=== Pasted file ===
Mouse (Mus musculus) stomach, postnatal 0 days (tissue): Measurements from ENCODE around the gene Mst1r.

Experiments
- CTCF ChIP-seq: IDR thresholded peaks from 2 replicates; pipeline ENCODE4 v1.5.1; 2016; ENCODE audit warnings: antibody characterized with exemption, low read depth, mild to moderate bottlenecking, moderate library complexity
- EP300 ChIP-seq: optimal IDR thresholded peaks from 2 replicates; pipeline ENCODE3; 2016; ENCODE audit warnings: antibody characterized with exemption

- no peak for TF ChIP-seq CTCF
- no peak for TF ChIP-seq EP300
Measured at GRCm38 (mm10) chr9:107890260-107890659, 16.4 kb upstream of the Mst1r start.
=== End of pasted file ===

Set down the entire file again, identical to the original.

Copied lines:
Mouse (Mus musculus) stomach, postnatal 0 days (tissue): Measurements from ENCODE around the gene Mst1r.

Experiments
- CTCF ChIP-seq: IDR thresholded peaks from 2 replicates; pipeline ENCODE4 v1.5.1; 2016; ENCODE audit warnings: antibody characterized with exemption, low read depth, mild to moderate bottlenecking, moderate library complexity
- EP300 ChIP-seq: optimal IDR thresholded peaks from 2 replicates; pipeline ENCODE3; 2016; ENCODE audit warnings: antibody characterized with exemption

- no peak for TF ChIP-seq CTCF
- no peak for TF ChIP-seq EP300
Measured at GRCm38 (mm10) chr9:107890260-107890659, 16.4 kb upstream of the Mst1r start.